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College Admissions: 5 Majors You Need to Choose Before You Apply

Monday, September 03, 2012

 

If you want to major in the Health Sciences, you would be smart to make that decision before you begin applying to college. Photo: Emory University

While many students will apply to colleges with a major designation of “undecided”, there are pitfalls to doing that. In larger universities, it can be VERY difficult to switch from the colleges of arts and sciences into the business or engineering college. Other times, a major like nursing or physical therapy may be filled and not have openings after freshman year. Occasionally, students will not even think when they are applying

to a college that the school does not offer some of the majors that they may want to pursue. For instance, very few colleges have architecture at the undergraduate level. Thinking all of this through is critical before you finalize your college selections and fill out your apps. Here are some of the majors that usually require you to apply as a freshman or you will miss out.

Engineering

Engineering is usually found at full service universities as opposed to liberal arts colleges, so targeting the right schools is important. Most universities have a specific college of engineering to which you must apply as a freshman. Many will allow students to enter as an undecided engineering major and then determine an exact discipline after taking the introduction to engineering class.  So, while you usually don’t need to know if you want to specialize in civil, mechanical, electrical, biomedical or industrial when you  apply, you do need to know that you want to be an engineer. Math SAT scores and GPA are very important in the engineering admissions process. Most programs are also looking for students with calculus and strong biology, chemistry and physics grades. Some programs also require SAT II Subject Tests.

Architecture

Undergraduate architecture programs are few and far between. So, if you think you may want to pursue architecture, your college list needs to be focused on those colleges. Many of the programs require a studio art portfolio and prefer high school calculus and high SAT Math scores. Sitting for the AIA exam does require a Master’s degree today, and some universities offer a 5-year streamlined program.

Health Sciences

If you have aspirations to become a nurse, physical therapist, occupational therapist, speech pathologist or pharmacist, you usually need to decide that before you apply to college. While you may be able to pursue these professions later at a Master’s level, most undergraduate programs require that you apply as a freshman. It is usually very hard to transfer into one of these majors once you have matriculated at a large university. Most programs in these areas are highly selective and look for strong math scores on your SAT. Some require a math and/or science SAT II Subject Test. Keep in mind, that many of these professions (with the exception of nursing) require a Master’s degree, and some universities offer combined programs which can shorten the total number of years you spend in school. Check with each college before you apply to understand the duration of the program, the degree you will receive and your total costs.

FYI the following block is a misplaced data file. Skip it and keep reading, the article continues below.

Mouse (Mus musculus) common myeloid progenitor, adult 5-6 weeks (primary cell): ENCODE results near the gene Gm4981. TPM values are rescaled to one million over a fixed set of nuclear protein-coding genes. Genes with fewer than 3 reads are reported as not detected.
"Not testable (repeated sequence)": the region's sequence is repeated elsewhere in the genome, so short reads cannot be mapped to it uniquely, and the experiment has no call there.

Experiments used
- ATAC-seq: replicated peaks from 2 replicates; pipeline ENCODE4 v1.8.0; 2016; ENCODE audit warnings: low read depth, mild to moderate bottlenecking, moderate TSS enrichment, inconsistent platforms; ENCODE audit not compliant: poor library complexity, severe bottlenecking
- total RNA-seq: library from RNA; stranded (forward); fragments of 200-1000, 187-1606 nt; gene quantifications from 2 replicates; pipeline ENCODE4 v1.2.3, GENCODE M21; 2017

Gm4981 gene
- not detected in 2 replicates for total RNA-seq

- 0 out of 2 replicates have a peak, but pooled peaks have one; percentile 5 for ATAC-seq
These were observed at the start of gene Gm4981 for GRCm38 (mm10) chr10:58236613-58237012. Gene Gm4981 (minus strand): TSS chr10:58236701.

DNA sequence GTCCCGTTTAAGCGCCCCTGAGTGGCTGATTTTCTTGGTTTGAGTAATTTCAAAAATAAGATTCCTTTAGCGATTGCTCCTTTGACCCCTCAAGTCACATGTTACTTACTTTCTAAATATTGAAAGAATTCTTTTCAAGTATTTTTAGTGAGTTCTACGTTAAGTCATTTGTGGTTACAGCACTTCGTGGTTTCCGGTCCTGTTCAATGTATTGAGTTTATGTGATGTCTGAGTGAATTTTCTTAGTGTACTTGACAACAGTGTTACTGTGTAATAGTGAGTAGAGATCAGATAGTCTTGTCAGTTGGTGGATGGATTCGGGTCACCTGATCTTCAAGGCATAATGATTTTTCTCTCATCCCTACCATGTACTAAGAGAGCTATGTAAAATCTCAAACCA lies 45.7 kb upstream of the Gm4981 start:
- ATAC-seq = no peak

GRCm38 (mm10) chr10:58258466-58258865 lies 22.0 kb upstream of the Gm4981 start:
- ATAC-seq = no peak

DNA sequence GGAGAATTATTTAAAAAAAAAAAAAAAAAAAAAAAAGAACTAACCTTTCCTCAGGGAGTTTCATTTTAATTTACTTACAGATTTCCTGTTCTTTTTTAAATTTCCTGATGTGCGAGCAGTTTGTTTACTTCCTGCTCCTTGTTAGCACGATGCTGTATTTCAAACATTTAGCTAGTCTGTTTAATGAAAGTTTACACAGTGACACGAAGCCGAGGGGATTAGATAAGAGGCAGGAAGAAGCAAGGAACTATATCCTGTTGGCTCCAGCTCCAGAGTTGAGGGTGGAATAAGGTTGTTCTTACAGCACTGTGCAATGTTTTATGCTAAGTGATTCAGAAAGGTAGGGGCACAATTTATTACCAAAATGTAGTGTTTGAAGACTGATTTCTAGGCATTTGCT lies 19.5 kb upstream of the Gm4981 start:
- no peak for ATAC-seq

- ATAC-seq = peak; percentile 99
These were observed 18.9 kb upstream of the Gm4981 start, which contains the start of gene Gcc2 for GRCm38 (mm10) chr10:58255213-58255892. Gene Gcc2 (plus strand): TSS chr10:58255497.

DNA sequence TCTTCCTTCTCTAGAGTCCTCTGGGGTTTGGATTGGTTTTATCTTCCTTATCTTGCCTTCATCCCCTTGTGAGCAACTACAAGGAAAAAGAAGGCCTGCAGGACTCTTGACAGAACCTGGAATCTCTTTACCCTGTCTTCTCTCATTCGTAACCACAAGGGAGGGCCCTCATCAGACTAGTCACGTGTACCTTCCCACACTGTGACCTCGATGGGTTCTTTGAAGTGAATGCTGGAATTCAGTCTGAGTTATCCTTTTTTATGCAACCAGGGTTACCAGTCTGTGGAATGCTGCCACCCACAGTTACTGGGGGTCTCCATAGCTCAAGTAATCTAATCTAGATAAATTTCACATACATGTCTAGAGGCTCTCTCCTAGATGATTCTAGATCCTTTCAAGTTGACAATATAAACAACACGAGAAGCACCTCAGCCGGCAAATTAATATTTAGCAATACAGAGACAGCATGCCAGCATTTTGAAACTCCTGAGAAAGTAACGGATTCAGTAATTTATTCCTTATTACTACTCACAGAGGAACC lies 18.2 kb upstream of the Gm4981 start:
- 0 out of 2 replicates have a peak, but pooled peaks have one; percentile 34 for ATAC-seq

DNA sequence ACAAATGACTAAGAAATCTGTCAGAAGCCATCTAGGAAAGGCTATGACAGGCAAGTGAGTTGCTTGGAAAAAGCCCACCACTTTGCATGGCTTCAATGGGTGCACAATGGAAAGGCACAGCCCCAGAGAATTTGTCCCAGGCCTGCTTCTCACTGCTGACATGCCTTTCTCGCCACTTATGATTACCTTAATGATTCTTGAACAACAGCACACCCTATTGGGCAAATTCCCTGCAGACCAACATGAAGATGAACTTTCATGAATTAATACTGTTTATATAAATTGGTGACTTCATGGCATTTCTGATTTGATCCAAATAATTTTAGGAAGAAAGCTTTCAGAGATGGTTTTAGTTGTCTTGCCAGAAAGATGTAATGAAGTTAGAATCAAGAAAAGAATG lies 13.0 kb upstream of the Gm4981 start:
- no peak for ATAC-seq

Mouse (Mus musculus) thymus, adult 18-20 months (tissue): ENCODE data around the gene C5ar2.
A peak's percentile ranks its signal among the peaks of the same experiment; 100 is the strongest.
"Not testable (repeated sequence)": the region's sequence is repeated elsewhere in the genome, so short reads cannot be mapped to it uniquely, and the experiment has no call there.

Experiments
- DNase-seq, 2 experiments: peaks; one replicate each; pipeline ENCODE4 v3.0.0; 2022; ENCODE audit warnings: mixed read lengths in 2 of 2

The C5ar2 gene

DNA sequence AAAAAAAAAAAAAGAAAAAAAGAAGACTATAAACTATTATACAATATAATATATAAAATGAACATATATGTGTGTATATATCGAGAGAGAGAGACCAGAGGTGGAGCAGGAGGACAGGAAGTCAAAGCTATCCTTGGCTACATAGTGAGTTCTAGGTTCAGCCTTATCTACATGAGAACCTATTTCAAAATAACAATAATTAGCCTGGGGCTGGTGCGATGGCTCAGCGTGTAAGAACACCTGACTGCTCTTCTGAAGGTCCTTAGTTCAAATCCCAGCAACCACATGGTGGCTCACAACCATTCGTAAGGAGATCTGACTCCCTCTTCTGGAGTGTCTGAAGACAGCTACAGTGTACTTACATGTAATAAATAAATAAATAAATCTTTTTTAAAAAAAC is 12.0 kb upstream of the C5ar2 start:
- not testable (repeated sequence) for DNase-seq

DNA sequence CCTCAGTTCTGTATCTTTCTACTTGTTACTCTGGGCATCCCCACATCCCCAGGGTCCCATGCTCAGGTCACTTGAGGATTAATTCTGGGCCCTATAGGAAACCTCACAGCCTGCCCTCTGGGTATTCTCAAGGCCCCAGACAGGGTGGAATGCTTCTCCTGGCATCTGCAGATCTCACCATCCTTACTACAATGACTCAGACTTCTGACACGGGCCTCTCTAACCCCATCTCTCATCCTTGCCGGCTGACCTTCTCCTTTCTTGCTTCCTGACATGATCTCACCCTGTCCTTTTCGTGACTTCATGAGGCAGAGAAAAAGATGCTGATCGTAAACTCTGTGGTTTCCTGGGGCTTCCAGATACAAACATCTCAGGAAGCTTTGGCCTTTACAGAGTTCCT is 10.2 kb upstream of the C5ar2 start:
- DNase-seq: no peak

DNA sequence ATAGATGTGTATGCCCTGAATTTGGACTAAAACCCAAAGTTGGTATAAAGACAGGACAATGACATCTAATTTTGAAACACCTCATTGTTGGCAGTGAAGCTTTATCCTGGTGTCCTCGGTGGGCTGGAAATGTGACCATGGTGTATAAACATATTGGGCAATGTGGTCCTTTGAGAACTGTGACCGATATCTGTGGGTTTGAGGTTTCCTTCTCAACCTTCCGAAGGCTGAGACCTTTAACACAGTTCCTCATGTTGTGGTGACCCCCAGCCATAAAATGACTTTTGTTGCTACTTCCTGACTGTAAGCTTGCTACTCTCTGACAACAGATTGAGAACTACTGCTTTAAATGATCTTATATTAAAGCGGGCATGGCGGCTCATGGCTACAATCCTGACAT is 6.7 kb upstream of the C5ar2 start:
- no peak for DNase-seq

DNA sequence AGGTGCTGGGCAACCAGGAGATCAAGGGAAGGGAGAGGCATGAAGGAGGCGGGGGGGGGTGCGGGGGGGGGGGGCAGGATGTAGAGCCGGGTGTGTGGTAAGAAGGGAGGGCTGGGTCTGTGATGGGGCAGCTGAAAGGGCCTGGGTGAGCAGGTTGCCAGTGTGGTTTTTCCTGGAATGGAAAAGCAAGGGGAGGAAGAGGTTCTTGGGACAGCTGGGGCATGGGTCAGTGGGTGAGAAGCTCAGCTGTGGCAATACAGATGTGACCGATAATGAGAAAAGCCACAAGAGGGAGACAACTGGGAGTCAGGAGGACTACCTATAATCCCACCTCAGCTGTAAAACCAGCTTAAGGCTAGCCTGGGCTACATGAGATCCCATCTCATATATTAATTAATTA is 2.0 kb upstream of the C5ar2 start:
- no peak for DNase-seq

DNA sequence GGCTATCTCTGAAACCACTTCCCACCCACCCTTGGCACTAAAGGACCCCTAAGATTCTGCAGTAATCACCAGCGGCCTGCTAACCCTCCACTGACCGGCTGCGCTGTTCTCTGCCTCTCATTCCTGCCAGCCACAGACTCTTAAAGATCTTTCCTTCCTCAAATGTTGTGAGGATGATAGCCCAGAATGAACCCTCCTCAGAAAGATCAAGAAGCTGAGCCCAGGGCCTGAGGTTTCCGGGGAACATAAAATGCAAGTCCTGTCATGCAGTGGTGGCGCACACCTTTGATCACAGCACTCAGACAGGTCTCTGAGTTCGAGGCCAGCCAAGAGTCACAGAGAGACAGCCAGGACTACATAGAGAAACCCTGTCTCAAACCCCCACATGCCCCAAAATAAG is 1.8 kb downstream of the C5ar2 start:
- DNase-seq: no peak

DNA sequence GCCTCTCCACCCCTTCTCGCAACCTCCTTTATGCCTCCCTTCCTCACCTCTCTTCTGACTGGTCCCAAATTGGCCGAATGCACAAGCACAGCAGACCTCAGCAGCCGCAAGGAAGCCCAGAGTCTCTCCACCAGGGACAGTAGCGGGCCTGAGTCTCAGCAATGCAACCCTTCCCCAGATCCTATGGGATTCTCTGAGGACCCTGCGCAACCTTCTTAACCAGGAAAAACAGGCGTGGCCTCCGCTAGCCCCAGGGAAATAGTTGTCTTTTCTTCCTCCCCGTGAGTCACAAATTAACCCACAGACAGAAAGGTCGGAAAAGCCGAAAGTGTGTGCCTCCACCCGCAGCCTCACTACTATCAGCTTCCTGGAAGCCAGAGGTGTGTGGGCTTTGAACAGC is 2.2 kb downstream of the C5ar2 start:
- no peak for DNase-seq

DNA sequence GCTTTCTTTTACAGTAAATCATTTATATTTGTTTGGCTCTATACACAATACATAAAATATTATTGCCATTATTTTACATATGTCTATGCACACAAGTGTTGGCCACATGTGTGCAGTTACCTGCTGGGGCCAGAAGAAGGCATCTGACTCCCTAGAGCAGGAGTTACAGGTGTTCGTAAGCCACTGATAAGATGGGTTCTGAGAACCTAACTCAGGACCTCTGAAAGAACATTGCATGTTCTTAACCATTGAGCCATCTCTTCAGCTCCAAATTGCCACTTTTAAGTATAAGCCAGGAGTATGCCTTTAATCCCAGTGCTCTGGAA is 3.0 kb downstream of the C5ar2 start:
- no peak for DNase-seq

BFA Programs

If you want to major in studio art, music, theatre or dance, there are two options, a BA or BFA program. A Bachelor of Fine Arts degree is considered a terminal degree whereas a Bachelor of Arts degree is often followed by an MFA (Master of Fine Arts). BFA programs are very rigorous and are typically more selective than BA programs. They usually require an audition or portfolio review for acceptance. Students audition or submit portfolios during the admissions process, and the exact requirements vary from college to college. This means that students need to hone their craft for several years before applying, create an artistic resume of their accomplishments, and spend the summer after 11th grade putting together audition or portfolio materials.

Business

Larger universities usually have a college of business. While some allow students to transfer in after freshman year, others have very few spots open sophomore or junior year. That means that your best chance to pursue a business degree is by acceptance to that major as a freshman. Keep in mind that many business colleges within a large university are more selective than the college of liberal arts.  Admission committees are usually looking for a higher GPA, high school calculus and strong SAT scores.

Cristiana Quinn, M.Ed. is the founder of College Admission Advisors, LLC which provides strategic, college counseling and athletic recruiting services for students. www.collegeadvisorsonline.com.

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